French public warned about taking ‘useless’ brain power supplements

Supplementary tablets for memory and cognitive enhancement are a waste of time and money, according to a study by French consumer magazine '60 millions de Consommateurs'.

French public warned about taking 'useless' brain power supplements
Photo: AFP

60 Million Consommateurs claimed that the “overwhelming majority” of dietary supplements designed to improve brain or memory performance or halt cognitive decline “are of no use, or are even dangerous.”

The consumer magazine said that while Omega 3, which is polyunsaturated fatty acids has benefits they can be acquired through a balanced diet of including fish, vegetable oils and dried fruit.

Among older people, dietary supplements play on claims to “strengthen memory” and “improve cognitive function”.

The products studied for this report, such as Cognisciences and Ginkor Memo, comprise a blend of plants. However, there is no proof of any effectiveness in memory or cognitive disorders. More problematic, the presence of ginkgo biloba can interact with anticoagulant treatments. 

The magazine also draws attention to the high levels of fructose and salt included in some products, as well as certain additives with a laxative effect.
And don't forget caffeine, part of many tablets taken by students to help keep them awake. The magazine discovered it apparently also prevents “the proper functioning of the memory process” and can lead to “headache, anxiety, nausea and heart rhythm disorders”.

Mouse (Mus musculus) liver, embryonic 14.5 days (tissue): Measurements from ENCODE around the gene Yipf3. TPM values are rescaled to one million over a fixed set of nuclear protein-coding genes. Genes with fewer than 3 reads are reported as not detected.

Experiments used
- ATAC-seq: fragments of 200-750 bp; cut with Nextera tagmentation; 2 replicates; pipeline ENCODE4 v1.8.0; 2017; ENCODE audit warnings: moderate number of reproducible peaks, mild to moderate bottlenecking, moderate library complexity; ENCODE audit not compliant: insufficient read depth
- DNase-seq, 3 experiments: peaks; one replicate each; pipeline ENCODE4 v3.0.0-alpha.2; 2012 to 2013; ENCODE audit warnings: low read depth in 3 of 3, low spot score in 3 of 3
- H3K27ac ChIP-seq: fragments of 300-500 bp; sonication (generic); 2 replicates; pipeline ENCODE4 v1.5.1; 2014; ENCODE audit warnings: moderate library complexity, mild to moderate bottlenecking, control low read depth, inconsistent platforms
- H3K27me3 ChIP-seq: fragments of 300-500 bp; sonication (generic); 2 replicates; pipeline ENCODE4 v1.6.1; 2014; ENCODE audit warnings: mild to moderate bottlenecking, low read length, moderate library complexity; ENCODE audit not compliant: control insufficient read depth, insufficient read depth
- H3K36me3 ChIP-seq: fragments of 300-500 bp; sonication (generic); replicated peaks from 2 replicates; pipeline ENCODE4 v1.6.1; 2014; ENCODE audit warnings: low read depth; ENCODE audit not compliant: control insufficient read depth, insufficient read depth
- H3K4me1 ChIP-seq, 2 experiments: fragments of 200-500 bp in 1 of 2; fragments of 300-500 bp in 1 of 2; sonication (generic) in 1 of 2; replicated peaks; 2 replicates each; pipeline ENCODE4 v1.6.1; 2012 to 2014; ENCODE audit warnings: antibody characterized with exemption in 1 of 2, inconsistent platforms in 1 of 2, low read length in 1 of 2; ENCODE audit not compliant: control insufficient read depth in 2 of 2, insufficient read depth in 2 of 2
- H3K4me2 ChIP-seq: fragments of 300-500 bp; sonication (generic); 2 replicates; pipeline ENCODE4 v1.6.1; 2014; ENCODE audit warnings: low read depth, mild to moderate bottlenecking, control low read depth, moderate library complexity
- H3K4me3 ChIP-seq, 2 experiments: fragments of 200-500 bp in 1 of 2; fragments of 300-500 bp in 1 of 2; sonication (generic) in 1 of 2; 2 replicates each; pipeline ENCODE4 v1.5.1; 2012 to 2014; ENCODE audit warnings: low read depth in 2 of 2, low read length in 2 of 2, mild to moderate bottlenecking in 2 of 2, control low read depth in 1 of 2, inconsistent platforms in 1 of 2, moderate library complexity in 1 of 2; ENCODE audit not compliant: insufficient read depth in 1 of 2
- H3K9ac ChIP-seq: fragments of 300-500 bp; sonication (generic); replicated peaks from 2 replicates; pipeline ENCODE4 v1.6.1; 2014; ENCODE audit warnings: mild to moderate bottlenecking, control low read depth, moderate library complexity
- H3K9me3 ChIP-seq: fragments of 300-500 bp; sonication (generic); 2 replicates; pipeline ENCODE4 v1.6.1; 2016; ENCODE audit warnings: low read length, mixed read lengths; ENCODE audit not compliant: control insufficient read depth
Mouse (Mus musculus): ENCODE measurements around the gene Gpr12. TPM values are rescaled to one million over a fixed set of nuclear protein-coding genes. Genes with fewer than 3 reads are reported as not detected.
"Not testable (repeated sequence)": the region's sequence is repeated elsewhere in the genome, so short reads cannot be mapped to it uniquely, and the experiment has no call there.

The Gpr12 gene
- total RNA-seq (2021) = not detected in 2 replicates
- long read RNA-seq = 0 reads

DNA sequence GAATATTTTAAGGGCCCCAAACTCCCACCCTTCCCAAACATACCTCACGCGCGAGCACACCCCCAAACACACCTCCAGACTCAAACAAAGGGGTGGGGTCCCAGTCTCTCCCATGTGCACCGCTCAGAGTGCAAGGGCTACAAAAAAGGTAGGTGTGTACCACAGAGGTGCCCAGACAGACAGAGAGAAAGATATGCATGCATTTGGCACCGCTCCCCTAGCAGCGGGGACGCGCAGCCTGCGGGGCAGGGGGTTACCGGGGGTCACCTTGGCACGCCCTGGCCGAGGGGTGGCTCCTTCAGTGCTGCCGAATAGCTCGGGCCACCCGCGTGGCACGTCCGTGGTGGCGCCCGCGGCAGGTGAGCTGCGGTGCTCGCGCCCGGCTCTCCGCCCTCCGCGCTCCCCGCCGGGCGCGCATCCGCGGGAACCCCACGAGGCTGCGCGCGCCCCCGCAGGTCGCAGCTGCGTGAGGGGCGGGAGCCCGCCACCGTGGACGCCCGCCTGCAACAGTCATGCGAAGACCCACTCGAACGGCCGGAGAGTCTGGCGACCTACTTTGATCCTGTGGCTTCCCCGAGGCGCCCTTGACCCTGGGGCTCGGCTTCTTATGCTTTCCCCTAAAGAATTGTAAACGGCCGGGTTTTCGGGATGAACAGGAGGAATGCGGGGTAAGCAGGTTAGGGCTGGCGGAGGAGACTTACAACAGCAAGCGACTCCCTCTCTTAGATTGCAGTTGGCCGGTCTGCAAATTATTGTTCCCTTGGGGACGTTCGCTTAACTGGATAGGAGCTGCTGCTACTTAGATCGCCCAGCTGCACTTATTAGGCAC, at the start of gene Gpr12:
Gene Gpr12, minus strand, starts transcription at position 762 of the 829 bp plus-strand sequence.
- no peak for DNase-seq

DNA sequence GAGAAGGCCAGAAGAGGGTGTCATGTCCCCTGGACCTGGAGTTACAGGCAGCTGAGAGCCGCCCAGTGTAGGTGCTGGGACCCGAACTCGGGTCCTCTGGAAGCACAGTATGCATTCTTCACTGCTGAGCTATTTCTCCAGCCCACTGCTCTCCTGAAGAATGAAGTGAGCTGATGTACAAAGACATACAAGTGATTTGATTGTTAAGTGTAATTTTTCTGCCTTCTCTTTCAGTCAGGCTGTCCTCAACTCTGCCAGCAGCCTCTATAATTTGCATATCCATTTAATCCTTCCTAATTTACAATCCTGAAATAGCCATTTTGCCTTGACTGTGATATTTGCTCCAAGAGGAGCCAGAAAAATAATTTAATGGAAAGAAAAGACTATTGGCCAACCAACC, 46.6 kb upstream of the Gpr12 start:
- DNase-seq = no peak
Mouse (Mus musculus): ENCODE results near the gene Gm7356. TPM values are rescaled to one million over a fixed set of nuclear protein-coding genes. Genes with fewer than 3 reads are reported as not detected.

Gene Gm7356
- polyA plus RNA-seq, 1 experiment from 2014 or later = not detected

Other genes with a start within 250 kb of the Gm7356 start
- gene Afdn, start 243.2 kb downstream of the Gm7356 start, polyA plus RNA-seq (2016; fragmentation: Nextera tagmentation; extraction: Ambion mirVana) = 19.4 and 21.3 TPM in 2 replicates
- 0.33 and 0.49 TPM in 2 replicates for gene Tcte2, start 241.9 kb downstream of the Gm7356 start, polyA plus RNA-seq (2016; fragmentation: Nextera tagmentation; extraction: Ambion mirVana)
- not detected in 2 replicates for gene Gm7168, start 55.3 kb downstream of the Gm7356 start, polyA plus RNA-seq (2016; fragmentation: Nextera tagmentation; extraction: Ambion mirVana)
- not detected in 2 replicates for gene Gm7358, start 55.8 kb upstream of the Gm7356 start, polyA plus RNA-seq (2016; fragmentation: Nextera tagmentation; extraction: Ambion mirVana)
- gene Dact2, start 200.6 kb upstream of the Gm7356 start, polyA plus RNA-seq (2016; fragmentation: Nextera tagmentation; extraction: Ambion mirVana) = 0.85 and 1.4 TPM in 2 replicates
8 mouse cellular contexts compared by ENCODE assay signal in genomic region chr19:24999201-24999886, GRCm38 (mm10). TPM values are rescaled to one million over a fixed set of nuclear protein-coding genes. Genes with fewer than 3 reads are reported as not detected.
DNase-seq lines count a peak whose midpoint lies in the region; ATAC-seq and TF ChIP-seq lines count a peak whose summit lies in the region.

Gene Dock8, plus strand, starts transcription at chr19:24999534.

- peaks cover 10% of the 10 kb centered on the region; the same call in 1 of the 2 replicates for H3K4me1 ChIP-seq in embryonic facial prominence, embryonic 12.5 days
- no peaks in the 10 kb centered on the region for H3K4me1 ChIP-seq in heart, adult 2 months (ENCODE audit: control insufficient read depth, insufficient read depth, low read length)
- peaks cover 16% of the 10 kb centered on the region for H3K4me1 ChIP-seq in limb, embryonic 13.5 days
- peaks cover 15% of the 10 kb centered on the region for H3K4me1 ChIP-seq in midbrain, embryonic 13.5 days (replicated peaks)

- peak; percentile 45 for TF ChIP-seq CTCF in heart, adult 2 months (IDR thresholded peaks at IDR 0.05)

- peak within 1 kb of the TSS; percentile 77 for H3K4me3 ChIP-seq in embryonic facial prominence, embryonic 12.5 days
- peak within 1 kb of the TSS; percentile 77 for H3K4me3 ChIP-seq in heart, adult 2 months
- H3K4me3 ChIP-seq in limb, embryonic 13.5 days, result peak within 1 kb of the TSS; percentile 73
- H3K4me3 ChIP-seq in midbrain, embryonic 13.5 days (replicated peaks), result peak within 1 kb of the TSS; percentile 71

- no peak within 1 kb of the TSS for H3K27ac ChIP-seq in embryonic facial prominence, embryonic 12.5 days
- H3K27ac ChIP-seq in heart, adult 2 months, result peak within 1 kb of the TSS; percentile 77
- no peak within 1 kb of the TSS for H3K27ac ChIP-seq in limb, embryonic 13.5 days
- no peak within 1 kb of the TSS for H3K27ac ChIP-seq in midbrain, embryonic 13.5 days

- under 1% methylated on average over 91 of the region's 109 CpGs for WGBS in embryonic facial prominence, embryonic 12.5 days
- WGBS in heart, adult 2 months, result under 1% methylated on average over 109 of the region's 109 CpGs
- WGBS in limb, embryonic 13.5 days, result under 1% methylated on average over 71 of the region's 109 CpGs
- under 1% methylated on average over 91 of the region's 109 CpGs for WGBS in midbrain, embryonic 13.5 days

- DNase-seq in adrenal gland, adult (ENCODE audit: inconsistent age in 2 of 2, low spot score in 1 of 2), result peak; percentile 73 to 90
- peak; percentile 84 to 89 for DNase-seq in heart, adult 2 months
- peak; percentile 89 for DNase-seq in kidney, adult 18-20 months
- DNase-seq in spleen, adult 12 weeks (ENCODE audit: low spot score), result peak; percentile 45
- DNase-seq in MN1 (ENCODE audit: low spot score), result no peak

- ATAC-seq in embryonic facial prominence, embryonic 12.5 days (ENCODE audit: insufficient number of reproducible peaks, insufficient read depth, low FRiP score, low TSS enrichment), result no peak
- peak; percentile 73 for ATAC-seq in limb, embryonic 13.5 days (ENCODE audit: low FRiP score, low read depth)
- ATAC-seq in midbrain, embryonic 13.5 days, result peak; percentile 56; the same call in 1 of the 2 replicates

The consumer magazine analysed two brands of baby milk and eight food supplements targeting children, adolescents, adults and the elderly.

Omega 3, vitamin D, caffeine supplements and ginkgo biloba were all highlighted as products to be wary of taking.

The magazine noted the presence of additives in large numbers, in products such as Biane Enfant. These additives are most likely used to mask the taste of fish that is used to provide Omega 3.

Like another product tested Pediakid, Biane Enfant is also enriched with vitamin D.

While this is essential for children's growth and development, it can also be problematic if a child gets too much of it in their system, potentially leading to a condition called hypervitaminosis, the magazine claimed.


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